HARTFORD, Conn. (WCBS 880/AP) — A bill that would allow for tolls to return to some Connecticut highways cleared a key legislative hurdle Friday.
On a 23-12 vote, the General Assembly’s Transportation Committee approved a bill that would allow tolls on new state highways or highway extensions, such as the proposed completion of Route 11 in southeastern Connecticut.
Members of the southeastern Connecticut delegation have pushed for the legislation as a way to help pay to finish Route 11, a project that has been stalled for years.
The bill would not be mandatory.
Some Republican members of the committee said although they understand the desire to finish Route 11, they fear the bill could ultimately lead to tolls elsewhere in the state and possibly someday along existing stretches of highway.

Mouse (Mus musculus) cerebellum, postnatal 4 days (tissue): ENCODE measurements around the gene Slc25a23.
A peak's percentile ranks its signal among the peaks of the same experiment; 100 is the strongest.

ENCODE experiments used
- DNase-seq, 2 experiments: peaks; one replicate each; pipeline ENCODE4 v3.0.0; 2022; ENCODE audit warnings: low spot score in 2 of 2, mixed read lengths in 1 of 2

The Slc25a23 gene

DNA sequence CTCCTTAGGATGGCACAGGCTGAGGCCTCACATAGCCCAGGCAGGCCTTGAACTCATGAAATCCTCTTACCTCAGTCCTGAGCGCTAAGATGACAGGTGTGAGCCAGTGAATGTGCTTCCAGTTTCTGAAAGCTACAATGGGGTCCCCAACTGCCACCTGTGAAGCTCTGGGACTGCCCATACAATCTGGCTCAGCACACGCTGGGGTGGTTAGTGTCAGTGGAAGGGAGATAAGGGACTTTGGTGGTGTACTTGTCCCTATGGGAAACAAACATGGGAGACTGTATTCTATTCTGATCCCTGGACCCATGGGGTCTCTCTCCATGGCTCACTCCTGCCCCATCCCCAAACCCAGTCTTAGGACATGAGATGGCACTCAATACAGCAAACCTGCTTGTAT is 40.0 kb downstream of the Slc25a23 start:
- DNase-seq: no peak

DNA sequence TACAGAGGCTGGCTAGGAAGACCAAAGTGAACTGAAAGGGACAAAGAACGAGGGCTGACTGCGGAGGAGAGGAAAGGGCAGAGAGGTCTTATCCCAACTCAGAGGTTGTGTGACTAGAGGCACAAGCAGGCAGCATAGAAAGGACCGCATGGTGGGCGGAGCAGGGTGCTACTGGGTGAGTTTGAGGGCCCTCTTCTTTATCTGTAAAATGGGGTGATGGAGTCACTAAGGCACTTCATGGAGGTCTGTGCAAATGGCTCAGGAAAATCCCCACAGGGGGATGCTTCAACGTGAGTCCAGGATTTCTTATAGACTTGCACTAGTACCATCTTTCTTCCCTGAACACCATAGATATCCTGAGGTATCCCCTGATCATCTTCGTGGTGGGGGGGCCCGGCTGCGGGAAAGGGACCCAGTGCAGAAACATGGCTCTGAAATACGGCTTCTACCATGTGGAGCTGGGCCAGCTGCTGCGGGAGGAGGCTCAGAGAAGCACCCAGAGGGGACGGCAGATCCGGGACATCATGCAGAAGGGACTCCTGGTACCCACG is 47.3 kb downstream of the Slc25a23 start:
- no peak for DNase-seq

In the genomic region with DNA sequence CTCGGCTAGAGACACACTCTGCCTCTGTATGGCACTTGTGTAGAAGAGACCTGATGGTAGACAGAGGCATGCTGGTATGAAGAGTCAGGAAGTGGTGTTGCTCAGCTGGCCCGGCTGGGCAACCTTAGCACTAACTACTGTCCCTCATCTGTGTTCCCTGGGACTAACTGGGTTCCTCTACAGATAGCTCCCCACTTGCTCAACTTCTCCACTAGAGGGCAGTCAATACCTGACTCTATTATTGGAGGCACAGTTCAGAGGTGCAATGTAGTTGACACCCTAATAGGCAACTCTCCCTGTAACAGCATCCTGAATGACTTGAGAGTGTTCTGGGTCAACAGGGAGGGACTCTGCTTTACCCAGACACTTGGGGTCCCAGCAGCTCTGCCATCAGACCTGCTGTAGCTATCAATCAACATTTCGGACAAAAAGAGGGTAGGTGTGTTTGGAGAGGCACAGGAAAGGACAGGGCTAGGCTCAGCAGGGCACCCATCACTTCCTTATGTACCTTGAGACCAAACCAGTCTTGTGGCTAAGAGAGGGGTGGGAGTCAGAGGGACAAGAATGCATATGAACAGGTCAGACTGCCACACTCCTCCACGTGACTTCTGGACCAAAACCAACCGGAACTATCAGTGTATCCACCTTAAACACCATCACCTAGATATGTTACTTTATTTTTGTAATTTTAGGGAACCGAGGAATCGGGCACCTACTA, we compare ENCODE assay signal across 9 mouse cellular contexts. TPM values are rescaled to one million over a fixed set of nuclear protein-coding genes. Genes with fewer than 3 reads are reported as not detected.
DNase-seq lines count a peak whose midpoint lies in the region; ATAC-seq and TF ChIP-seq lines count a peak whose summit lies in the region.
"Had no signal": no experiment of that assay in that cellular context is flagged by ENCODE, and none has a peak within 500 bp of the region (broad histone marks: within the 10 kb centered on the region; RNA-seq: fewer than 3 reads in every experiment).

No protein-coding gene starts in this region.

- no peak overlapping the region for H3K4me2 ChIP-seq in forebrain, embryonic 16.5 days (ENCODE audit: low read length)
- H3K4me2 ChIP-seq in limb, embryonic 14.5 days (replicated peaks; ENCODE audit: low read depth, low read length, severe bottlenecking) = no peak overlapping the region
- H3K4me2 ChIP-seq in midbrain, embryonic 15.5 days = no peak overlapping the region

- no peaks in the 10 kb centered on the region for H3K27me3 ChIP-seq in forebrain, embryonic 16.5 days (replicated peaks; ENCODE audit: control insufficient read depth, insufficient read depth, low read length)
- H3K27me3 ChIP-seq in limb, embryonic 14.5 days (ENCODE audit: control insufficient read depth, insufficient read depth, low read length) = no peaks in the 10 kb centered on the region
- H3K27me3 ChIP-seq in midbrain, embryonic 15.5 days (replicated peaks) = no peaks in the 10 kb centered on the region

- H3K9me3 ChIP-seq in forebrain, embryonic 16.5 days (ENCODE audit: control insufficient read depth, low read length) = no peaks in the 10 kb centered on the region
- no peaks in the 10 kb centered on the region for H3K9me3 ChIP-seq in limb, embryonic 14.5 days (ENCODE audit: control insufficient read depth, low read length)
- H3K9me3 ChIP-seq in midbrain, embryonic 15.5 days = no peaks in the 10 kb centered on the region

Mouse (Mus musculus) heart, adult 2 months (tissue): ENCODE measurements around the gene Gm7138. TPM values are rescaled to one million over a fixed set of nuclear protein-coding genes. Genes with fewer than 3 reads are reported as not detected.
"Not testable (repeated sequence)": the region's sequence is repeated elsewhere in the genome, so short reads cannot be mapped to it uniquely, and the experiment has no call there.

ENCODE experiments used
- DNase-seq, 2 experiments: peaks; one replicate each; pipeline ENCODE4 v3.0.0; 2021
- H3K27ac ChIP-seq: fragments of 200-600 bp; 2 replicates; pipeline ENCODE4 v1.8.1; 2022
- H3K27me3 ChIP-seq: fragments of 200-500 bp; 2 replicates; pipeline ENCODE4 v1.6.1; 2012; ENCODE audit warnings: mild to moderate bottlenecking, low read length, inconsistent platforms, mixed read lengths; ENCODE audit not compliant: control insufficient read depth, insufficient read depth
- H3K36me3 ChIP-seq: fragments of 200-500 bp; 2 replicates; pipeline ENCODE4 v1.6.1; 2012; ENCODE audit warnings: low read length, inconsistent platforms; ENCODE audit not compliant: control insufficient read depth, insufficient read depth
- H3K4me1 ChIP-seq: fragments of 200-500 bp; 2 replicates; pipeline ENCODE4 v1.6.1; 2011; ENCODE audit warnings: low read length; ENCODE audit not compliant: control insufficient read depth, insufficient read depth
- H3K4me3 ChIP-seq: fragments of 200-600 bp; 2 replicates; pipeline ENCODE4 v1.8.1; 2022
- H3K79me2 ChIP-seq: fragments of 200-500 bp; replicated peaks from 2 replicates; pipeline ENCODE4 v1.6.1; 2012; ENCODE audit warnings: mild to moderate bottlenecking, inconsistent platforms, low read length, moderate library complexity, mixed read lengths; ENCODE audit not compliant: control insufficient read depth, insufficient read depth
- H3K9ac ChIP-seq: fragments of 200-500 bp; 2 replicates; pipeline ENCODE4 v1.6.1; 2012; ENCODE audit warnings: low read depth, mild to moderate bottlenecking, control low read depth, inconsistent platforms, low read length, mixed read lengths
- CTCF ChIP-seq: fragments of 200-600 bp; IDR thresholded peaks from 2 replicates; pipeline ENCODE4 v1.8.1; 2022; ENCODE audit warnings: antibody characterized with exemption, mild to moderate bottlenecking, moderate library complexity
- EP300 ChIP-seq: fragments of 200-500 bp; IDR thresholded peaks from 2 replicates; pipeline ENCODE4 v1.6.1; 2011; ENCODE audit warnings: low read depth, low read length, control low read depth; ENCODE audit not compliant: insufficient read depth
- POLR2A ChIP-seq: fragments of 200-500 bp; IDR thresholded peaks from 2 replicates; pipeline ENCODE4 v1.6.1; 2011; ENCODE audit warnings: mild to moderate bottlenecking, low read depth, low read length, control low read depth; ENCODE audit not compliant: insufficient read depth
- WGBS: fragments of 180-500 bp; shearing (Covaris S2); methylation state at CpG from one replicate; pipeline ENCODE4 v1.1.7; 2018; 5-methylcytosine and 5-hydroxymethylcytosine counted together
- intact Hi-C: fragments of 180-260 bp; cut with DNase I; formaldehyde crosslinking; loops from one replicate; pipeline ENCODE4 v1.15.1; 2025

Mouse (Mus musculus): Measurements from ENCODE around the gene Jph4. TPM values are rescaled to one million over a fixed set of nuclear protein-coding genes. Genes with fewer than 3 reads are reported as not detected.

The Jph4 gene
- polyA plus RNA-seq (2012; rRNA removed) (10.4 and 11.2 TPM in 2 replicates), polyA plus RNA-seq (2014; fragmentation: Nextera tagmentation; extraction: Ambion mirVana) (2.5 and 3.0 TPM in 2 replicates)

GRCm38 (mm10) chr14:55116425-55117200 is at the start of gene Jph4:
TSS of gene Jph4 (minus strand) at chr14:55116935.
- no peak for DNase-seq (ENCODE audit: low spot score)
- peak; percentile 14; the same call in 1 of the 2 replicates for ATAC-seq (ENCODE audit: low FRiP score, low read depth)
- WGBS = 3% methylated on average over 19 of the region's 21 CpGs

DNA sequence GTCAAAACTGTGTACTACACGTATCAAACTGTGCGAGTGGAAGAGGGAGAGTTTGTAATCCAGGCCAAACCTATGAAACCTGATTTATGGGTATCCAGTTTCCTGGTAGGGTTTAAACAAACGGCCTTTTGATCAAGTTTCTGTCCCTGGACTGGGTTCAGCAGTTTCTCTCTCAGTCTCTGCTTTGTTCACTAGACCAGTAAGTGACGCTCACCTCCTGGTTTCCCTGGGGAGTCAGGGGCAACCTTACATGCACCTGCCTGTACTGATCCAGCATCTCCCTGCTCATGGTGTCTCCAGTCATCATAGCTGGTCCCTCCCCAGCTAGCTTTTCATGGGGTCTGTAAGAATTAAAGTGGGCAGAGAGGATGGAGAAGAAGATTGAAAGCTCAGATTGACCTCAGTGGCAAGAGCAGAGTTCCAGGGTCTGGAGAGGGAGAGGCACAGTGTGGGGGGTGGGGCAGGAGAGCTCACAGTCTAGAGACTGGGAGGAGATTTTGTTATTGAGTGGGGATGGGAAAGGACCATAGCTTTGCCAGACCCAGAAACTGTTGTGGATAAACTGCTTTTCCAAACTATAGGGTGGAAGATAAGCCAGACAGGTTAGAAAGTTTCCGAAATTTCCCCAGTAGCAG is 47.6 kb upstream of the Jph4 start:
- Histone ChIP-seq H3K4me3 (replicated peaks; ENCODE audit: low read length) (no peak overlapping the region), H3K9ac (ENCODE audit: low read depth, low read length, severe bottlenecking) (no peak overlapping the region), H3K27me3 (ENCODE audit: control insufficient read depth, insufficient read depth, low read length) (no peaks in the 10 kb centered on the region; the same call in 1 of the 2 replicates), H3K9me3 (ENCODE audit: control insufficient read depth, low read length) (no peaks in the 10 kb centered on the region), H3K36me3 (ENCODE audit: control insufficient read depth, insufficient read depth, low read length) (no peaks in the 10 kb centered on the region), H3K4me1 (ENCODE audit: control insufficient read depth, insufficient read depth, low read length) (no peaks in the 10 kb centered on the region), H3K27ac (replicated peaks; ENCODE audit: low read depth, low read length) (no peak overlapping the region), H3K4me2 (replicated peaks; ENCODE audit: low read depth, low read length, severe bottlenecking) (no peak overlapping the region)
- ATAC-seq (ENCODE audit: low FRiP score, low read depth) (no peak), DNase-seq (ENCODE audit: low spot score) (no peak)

Democrat State Representative Tony Guerrera, co-chair of the transportation committee, has proposed another bill that would allow electronic highway tolls elsewhere in Connecticut to help raise much-needed state revenue for transportation expenses.
Guerrera said border tolls would raise upwards of $600 million a year for Connecticut’s roads and highways. He believes that with the state in a financial jam, sentiment for tolls was changing.
“Four years ago, people didn’t even want to look at it. Today, they know that we’ve got a crisis on our hands,” he told WCBS 880′s Fran Schneidau.
The lawmaker said under his bill, Connecticut residents who lived near the state’s borders would be given a break. They would likely pay around $1 to go through the tolls, while the fee for others would be between $3-5.
SOUND-OFF: How would adding tolls on new roads and highways in Connecticut affect you? Let us know in the comments section.
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